In many professions now, so-called “quality measurement” is the dominant language, reducing, quantifying, and eventually, side-lining the importance of human interaction. This can not be good for us as living, breathing, multi-dimensional beings.
Dave: I have a long interest in patterns of illness in families. Much of my clinical work is involved in
Here are my reflections on a rather subtle, yet insidious family pattern characterized by invisible (unconscious) demands for false togetherness, the demand that all family members pretend to think the same. This enforced “togetherness” has a formidable, unyielding tone, suggesting it is not to be questioned.
Here is a second session from the family with “enforced togetherness” where one member is what I call “insane”; locked inside sanity, locked in unbending, pathological sanity.
Enforced “togetherness” in families, though largely unconscious, emerges in the way a family tells its story. It is not a unity which augments family spirit, it restricts. The restriction serves a purpose for some. The need for protection is motivated by a history of trauma or too much despair. But often a family member, usually a child, may be sacrificed to maintain this appearance of group unity.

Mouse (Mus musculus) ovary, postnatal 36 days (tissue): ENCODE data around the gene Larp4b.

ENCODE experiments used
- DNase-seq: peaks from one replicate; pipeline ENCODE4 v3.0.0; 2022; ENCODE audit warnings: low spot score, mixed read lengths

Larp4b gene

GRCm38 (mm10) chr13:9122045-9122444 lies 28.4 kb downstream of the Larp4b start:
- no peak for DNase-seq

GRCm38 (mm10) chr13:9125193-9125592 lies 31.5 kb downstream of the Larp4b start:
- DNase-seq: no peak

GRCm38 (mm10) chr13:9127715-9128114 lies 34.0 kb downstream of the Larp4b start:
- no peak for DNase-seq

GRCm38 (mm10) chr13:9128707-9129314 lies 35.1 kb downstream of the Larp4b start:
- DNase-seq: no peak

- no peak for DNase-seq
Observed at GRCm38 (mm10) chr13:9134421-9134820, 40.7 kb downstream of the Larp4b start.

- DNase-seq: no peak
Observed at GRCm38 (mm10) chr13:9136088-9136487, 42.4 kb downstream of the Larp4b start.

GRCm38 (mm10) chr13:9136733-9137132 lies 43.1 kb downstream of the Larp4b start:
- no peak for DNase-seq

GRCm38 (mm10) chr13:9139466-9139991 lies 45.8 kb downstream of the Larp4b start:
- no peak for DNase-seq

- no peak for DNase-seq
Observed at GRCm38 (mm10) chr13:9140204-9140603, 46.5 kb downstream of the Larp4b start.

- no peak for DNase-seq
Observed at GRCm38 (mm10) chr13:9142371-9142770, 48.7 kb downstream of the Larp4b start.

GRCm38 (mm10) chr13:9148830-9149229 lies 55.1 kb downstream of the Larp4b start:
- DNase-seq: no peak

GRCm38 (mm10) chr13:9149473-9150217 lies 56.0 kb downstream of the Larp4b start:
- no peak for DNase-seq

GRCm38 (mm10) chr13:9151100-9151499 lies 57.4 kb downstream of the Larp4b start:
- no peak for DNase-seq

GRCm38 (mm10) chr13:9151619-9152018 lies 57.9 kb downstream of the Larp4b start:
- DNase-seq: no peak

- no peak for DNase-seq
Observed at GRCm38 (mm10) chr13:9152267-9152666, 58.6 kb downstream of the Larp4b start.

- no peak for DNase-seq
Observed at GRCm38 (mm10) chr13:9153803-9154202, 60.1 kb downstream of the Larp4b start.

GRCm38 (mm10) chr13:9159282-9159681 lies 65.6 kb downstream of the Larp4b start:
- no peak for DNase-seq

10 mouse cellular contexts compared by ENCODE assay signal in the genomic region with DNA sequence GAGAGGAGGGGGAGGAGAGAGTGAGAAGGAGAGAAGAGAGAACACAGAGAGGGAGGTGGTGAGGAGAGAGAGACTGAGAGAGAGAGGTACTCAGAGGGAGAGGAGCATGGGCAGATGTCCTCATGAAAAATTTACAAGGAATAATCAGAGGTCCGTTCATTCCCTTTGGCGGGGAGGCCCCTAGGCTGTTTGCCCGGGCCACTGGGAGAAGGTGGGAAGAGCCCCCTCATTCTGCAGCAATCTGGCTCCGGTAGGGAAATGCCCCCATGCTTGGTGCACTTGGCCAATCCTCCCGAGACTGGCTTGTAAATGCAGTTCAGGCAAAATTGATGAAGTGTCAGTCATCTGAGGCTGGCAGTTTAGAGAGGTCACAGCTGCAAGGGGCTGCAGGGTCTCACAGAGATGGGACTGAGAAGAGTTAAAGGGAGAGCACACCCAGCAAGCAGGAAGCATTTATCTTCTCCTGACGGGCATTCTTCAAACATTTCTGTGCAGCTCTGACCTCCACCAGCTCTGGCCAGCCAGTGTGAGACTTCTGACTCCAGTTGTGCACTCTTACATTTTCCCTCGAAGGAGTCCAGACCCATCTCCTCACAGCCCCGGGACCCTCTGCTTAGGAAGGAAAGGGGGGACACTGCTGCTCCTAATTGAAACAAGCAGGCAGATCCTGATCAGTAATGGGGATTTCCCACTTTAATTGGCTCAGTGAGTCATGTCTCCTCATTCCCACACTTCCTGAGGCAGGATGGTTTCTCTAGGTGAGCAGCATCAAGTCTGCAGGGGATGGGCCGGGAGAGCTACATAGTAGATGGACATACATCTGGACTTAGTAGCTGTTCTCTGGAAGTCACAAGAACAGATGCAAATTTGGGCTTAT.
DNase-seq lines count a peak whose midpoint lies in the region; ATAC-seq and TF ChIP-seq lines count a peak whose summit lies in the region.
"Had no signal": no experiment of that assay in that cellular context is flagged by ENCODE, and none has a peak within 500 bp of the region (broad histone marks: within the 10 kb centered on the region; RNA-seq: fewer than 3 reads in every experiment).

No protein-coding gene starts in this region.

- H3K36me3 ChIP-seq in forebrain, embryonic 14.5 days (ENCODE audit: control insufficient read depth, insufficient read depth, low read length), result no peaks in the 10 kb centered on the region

Here’s a first session with a “misbehaving” boy that reflects the corrosive effect of “enforced unity” in families
Dave: In an earlier post, Defiance in the Family: A Rebellion in the Name of Health, I described our idea
Dave: The birth of the baby represents a quantum jump in intimacy and the complexity of living. There is a
Defiant kids, angry kids, crazy kids, are a byproduct of family interactions, and simultaneously a byproduct of the family’s interaction with the culture.
In a New York Times Op-Ed entitled “Diagnosis: Human”, written a few years ago but still pertinent, author Ted Gup